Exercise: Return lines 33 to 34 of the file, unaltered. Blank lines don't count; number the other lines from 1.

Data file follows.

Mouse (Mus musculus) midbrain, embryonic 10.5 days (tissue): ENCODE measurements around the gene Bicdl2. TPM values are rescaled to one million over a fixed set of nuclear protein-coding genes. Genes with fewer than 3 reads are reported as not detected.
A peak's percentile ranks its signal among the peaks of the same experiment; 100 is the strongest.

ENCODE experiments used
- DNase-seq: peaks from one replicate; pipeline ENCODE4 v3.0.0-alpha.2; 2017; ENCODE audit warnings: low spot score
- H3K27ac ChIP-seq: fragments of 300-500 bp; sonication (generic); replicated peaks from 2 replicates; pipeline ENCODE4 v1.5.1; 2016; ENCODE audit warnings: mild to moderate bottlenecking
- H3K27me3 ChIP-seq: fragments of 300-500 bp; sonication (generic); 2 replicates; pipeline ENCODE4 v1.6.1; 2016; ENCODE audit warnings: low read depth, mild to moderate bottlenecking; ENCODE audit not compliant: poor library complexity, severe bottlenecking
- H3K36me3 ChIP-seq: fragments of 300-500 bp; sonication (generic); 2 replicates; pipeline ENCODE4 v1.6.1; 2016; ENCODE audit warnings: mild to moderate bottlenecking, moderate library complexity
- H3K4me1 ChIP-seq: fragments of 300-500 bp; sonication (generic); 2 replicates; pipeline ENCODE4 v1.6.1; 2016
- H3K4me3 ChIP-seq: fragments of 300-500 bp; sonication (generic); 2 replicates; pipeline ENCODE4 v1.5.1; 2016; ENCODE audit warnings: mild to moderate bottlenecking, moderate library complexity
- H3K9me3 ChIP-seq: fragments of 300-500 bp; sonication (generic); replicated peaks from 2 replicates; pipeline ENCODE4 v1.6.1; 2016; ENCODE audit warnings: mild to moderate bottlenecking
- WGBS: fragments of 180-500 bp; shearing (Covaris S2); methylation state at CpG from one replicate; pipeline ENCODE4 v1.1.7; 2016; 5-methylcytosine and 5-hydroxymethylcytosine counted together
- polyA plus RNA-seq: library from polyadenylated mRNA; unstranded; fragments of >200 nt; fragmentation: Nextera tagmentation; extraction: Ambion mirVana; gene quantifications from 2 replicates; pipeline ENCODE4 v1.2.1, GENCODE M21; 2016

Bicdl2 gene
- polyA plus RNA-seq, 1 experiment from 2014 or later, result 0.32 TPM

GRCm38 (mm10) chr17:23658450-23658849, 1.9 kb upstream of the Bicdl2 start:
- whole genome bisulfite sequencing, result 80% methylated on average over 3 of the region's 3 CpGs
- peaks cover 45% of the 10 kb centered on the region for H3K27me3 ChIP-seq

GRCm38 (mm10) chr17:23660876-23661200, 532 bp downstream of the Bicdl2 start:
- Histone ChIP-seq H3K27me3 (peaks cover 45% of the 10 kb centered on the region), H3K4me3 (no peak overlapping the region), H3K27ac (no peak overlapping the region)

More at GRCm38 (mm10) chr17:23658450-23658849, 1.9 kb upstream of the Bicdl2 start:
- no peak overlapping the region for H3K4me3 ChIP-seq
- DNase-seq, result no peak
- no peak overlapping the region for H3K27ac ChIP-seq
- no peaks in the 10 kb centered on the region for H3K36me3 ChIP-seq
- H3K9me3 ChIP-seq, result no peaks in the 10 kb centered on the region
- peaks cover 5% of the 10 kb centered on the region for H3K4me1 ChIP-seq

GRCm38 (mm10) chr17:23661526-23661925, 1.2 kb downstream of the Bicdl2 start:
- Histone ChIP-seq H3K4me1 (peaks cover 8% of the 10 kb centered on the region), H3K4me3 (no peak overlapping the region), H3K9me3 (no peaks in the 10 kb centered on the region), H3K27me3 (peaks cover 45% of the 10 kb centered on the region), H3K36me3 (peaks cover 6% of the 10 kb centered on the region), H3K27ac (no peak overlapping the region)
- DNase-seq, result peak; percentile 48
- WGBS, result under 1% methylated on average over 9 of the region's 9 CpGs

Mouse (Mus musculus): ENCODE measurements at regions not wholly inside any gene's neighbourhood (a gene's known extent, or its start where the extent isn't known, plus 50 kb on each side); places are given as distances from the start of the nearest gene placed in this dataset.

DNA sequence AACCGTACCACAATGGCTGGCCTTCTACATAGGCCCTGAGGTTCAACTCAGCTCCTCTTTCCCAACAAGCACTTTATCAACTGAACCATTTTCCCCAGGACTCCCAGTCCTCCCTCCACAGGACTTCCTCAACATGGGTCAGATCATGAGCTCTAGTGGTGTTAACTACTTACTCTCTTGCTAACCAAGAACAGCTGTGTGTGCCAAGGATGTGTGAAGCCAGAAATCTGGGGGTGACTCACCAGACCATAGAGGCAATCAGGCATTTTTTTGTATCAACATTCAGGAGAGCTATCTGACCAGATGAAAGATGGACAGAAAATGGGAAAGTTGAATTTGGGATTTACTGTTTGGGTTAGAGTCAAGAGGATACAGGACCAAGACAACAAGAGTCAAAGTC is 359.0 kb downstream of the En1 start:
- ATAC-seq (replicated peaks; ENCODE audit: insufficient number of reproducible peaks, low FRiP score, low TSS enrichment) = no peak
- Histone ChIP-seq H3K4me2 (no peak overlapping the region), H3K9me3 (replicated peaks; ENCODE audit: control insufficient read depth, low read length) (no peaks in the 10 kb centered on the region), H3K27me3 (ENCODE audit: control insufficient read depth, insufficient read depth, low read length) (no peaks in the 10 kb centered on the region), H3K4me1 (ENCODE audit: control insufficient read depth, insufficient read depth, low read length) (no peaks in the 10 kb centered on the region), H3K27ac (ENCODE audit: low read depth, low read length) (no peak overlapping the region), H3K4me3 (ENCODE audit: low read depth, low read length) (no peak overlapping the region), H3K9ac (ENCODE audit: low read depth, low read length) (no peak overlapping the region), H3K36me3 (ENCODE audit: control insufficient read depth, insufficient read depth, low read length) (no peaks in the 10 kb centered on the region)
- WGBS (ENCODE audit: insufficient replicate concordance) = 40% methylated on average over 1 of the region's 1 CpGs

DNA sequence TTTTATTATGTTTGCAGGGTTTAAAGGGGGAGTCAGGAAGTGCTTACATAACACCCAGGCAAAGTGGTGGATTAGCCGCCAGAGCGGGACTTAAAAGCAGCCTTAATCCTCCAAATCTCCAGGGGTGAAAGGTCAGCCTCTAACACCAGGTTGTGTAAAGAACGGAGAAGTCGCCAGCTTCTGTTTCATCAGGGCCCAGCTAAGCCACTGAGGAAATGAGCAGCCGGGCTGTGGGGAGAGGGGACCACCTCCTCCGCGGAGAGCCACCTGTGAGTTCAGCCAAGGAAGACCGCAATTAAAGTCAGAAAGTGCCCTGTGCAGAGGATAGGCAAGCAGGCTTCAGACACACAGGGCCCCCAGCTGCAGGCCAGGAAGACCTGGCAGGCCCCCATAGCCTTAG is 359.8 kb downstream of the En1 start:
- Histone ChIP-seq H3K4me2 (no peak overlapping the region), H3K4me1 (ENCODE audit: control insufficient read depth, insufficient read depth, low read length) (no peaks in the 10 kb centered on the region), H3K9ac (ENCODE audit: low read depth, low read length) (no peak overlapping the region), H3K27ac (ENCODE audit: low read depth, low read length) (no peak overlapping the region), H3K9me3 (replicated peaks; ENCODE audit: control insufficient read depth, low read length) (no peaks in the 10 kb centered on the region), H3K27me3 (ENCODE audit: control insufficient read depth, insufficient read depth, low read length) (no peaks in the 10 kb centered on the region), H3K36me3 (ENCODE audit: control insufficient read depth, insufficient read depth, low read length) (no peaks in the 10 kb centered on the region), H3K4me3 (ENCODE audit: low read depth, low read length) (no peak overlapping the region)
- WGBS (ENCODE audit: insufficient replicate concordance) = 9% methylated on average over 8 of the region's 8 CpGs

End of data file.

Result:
- ATAC-seq (replicated peaks; ENCODE audit: insufficient number of reproducible peaks, low FRiP score, low TSS enrichment) = no peak
- Histone ChIP-seq H3K4me2 (no peak overlapping the region), H3K9me3 (replicated peaks; ENCODE audit: control insufficient read depth, low read length) (no peaks in the 10 kb centered on the region), H3K27me3 (ENCODE audit: control insufficient read depth, insufficient read depth, low read length) (no peaks in the 10 kb centered on the region), H3K4me1 (ENCODE audit: control insufficient read depth, insufficient read depth, low read length) (no peaks in the 10 kb centered on the region), H3K27ac (ENCODE audit: low read depth, low read length) (no peak overlapping the region), H3K4me3 (ENCODE audit: low read depth, low read length) (no peak overlapping the region), H3K9ac (ENCODE audit: low read depth, low read length) (no peak overlapping the region), H3K36me3 (ENCODE audit: control insufficient read depth, insufficient read depth, low read length) (no peaks in the 10 kb centered on the region)